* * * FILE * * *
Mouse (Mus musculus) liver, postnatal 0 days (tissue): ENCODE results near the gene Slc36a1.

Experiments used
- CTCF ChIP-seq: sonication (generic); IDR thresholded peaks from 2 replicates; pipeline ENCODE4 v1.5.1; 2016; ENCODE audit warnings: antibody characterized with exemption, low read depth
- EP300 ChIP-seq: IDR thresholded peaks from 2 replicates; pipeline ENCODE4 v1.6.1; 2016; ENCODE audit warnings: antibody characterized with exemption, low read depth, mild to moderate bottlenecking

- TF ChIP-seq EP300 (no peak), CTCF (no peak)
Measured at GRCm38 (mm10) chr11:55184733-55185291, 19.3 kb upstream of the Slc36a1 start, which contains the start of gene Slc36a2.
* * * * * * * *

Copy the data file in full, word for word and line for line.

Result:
Mouse (Mus musculus) liver, postnatal 0 days (tissue): ENCODE results near the gene Slc36a1.

Experiments used
- CTCF ChIP-seq: sonication (generic); IDR thresholded peaks from 2 replicates; pipeline ENCODE4 v1.5.1; 2016; ENCODE audit warnings: antibody characterized with exemption, low read depth
- EP300 ChIP-seq: IDR thresholded peaks from 2 replicates; pipeline ENCODE4 v1.6.1; 2016; ENCODE audit warnings: antibody characterized with exemption, low read depth, mild to moderate bottlenecking

- TF ChIP-seq EP300 (no peak), CTCF (no peak)
Measured at GRCm38 (mm10) chr11:55184733-55185291, 19.3 kb upstream of the Slc36a1 start, which contains the start of gene Slc36a2.